Cumbernauld Living Landscape

Here Be Dragons

 

21st July 2017, by Paul Barclay

Last week was National Dragonfly Week and it’s the perfect time of year to go looking for these amazing insects.

Dragonflies – and their close relatives damselflies – are incredible creatures. The ancestors of our modern dragonflies evolved before dinosaurs walked the Earth, some 300 million years ago. However, they were much bigger then, with wingspans of up to two feet!

While we don’t get them quite that big anymore the common hawker, which you can find all around Cumbernauld, is still a pretty impressive beast that resembles a miniature helicopter as it patrols around ponds. 

Although we think of them as flying insects, they actually spend most of their lives living underwater in their larval stage. So if you would like to see dragonflies and damselflies on the wing in Cumbernauld then head for water.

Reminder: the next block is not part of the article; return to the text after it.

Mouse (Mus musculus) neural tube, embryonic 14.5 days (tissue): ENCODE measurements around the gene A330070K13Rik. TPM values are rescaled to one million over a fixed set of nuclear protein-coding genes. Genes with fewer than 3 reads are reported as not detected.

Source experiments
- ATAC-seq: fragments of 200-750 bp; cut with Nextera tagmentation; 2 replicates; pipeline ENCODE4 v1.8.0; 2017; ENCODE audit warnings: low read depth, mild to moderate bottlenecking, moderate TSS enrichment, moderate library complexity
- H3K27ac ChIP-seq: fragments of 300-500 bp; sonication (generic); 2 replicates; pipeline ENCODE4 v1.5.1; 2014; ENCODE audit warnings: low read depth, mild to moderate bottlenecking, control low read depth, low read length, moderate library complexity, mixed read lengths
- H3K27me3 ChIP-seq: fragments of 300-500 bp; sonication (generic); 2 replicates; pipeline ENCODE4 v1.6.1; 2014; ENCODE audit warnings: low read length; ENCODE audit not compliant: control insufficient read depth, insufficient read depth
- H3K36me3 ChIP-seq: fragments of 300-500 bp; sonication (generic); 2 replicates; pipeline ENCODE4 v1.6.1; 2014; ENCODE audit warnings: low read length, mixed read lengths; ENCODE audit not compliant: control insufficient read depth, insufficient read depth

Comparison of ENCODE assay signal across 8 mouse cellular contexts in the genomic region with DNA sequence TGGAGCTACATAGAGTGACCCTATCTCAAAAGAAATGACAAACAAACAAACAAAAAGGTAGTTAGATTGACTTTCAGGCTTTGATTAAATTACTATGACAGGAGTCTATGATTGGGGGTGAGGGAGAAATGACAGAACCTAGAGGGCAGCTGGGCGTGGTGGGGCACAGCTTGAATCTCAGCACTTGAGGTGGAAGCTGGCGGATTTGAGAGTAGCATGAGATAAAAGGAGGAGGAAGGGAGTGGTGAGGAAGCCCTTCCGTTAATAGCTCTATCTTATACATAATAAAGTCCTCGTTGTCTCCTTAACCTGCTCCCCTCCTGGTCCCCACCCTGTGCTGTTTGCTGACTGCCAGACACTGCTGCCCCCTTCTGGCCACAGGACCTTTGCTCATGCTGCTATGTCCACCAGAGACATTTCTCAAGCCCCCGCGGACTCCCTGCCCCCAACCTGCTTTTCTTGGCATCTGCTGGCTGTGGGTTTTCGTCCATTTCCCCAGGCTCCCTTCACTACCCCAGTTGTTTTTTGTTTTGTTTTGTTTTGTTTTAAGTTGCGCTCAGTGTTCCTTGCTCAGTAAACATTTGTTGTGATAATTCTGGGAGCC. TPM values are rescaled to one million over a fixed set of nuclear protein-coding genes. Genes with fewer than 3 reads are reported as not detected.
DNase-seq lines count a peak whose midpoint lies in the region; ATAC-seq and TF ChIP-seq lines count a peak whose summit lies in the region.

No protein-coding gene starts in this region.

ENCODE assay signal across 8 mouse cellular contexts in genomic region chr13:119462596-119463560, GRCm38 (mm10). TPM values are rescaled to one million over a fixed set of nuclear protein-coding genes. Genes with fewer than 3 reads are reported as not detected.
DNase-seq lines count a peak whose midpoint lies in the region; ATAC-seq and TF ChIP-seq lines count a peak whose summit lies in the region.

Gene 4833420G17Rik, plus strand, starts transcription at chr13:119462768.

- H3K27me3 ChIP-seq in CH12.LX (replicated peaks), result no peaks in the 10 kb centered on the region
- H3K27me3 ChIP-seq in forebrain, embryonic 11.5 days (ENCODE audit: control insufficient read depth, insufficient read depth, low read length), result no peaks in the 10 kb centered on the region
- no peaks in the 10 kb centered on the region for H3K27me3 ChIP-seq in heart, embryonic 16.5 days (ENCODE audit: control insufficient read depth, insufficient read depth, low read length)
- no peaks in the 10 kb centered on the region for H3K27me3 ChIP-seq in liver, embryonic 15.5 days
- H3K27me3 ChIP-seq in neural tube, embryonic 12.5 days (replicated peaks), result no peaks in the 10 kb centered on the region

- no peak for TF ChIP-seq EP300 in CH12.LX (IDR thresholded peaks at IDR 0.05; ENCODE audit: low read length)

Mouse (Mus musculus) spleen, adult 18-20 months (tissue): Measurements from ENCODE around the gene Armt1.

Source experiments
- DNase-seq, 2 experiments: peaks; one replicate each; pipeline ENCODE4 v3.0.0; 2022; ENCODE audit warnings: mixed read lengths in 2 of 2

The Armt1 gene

Dragonflies are superb fliers, they hunt on the wing and are probably the most efficient hunters on the planet. 95% of dragonfly hunts end in a kill, compared to just 30-40% for species like lions or sharks. And when you consider that a dragonfly can eat hundreds of midges every day, we’ve reason to be thankful for their hunting prowess.

They’re also just as ferocious predators under the water as they are above it. Look for quiet, still ponds where the territorial males will be patrolling for food and mates.

Cumbernauld has some great sites where dragonflies and damselflies thrive. St Maurice’s Pond, Ravenswood and the Scottish Wildlife Trust’s Cumbernauld Glen reserve are all great places to try to spot them.

If you do see any then let us know on the Cumbernauld Living Landscape Facebook page.

Programme leaders

Scottish Wildlife Trust   North Lanarkshire Council   Forestry Commission   Central Scotland Green Network  North Lanarkshire Council